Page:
Was he describing the perfect NBA scorer? Chiozza shrugged.

"I know when to get him the ball and when not to get him the ball," he said. "He can shoot the ball from halfcourt and it's going to go in most of the time."

Baseball was Chiozza's first love. He was a shortstop and a pitcher, and he loved to steal bases. His father, Chris Chiozza Sr., told his son about his own baseball idols growing up as a Cardinals fan, Ozzie Smith and Lou Brock. Chiozza was fast on the bases and quick with the glove, but what made him a great shortstop is also what happens to make him a great point guard: anticipating the next play.

"Baseball is not quite as fast as basketball but you have to learn to start thinking ahead," Chiozza Sr. said. "Like, what happen if the ball goes here? Or there? You have to think two to three options ahead. And that's one reason why he picked up basketball the way he did. He had an understanding of what happens before it happens."

What will happen in the SEC this season will be fascinating to watch. Kentucky is the most talented, but this is also John Calipari's youngest team. Texas A&M is hugely talented, led by likely lottery pick Robert Williams. Cuonzo Martin has pressed the restart button with Missouri and has the possible No. 1 NBA Draft pick in Michael Porter Jr. Alabama, Auburn and Mississippi State all have recruited big-time talents, and Ole Miss could be the sleeper of this league, perhaps Andy Kennedy's most talented team.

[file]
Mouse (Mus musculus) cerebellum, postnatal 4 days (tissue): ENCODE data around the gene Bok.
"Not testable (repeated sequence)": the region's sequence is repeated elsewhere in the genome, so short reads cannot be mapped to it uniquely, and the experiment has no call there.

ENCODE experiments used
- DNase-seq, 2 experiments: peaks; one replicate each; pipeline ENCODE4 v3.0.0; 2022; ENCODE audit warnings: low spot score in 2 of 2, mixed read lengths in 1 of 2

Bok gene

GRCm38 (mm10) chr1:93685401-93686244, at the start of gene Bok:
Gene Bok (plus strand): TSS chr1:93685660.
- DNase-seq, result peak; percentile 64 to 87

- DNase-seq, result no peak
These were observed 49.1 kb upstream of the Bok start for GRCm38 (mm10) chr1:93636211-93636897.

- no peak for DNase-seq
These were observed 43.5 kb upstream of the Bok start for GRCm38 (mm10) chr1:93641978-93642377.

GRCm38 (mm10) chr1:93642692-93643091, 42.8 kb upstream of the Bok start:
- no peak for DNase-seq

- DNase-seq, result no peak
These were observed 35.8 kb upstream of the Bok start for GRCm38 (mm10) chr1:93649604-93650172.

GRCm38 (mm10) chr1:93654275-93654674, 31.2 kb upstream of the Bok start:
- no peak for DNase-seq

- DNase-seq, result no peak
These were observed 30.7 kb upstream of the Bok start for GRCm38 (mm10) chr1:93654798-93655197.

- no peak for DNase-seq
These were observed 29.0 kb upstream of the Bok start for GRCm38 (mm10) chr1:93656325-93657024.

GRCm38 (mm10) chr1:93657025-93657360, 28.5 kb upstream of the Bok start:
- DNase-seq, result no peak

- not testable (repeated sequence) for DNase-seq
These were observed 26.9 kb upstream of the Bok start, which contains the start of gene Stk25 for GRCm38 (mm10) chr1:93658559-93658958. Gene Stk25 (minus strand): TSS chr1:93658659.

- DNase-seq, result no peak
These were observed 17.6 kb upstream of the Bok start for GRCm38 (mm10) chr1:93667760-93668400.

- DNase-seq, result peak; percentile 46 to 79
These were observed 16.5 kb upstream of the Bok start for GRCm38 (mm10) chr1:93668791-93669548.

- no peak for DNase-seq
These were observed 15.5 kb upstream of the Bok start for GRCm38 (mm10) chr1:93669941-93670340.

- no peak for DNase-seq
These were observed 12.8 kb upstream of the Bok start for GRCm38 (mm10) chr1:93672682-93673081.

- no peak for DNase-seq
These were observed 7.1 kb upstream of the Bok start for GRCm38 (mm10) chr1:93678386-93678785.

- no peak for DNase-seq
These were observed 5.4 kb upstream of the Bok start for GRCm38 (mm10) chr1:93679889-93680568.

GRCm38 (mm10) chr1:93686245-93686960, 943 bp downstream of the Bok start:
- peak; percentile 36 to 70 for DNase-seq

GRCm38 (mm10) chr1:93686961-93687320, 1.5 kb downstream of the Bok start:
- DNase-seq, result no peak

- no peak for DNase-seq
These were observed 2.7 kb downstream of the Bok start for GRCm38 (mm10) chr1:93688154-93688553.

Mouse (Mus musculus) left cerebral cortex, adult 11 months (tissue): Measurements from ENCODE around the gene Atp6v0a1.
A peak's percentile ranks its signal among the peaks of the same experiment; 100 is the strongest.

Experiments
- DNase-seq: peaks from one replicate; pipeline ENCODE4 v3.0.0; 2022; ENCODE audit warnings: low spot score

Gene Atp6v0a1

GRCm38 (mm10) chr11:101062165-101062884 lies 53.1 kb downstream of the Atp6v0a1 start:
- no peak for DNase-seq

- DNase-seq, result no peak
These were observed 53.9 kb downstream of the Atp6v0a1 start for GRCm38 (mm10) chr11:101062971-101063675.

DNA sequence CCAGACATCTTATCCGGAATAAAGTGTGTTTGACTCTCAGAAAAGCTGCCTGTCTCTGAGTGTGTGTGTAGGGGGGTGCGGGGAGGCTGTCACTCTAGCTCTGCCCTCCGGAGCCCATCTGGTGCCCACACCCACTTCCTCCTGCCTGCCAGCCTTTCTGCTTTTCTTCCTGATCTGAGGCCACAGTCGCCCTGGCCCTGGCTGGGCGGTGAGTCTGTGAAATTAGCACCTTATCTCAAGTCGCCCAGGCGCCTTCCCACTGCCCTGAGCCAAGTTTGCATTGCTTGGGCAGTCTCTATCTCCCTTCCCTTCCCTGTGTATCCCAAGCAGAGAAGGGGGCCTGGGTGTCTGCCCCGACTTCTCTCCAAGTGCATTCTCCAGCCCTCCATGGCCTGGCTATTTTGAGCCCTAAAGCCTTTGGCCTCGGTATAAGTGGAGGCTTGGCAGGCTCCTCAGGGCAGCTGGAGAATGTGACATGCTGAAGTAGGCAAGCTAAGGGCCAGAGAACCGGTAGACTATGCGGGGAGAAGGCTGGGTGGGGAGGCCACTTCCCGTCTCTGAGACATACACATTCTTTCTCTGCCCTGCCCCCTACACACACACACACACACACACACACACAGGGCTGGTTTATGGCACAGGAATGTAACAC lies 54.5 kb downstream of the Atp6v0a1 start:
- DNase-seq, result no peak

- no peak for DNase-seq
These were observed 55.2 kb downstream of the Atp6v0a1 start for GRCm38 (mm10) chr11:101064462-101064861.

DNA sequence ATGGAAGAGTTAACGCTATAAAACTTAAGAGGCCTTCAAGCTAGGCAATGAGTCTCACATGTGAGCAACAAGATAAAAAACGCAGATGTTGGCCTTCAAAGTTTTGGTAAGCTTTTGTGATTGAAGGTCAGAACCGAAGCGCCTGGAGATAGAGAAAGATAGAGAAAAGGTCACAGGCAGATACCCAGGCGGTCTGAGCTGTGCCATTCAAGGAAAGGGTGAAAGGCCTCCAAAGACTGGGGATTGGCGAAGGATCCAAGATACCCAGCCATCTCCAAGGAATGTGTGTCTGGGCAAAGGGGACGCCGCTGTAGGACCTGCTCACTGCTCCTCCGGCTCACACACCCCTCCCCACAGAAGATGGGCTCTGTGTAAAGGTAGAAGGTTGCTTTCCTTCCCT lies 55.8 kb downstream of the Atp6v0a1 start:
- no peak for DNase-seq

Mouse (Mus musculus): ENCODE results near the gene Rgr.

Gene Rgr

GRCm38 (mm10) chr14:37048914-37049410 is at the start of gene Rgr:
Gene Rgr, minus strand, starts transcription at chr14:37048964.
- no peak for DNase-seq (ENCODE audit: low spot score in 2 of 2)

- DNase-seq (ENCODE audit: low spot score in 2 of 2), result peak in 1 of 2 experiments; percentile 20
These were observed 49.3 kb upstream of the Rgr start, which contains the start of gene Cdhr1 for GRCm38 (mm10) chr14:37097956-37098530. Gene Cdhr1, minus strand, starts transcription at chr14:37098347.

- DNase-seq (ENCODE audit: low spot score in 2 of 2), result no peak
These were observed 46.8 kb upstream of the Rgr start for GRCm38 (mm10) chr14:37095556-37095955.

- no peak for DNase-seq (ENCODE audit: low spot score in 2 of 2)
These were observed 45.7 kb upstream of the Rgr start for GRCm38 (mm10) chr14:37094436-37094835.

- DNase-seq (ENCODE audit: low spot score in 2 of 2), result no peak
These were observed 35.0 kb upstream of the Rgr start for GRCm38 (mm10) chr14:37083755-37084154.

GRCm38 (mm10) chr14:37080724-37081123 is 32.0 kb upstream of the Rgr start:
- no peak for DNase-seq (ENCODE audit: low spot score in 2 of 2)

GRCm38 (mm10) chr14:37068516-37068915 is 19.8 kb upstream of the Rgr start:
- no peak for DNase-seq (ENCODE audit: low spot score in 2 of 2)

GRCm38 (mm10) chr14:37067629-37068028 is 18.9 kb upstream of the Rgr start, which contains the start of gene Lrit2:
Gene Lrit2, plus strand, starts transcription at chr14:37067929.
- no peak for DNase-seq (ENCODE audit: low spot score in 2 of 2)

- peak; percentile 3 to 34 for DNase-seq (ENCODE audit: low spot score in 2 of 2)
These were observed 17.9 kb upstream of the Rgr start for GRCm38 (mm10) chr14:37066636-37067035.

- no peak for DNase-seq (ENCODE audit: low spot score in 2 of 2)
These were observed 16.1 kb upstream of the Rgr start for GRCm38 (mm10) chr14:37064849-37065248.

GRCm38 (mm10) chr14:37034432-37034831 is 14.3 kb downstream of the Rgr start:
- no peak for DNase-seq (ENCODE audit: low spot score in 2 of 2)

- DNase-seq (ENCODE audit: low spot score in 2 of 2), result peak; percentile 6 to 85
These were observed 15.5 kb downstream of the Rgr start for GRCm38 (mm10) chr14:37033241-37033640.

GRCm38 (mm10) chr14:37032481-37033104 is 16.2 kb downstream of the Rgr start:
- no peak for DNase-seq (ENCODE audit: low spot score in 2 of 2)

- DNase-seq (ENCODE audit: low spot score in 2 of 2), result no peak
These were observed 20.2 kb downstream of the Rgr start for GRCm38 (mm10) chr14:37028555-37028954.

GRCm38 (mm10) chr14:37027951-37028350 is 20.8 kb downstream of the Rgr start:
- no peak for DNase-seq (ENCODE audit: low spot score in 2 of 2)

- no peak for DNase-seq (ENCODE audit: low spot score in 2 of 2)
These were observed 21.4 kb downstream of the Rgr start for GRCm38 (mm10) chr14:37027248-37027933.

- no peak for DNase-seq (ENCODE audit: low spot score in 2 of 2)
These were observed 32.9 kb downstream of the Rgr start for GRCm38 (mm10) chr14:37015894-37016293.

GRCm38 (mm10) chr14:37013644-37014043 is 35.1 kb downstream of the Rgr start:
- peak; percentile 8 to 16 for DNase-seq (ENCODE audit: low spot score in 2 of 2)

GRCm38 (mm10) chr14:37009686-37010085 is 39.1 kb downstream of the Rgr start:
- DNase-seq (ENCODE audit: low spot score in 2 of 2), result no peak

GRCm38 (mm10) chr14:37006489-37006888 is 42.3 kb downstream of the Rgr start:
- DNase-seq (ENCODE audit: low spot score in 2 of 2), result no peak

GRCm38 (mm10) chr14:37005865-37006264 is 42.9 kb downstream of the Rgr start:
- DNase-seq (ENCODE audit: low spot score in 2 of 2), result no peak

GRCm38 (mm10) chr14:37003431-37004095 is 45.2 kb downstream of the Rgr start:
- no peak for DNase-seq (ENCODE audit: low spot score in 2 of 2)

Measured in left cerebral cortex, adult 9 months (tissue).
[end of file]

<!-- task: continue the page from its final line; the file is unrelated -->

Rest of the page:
Florida doesn't have as much blue-chip talent as several of those teams. But the Gators have experience, and they have a system that works for them, and they play together. Most of all, though, they have the best backcourt in the country that nobody is talking about. That will change soon.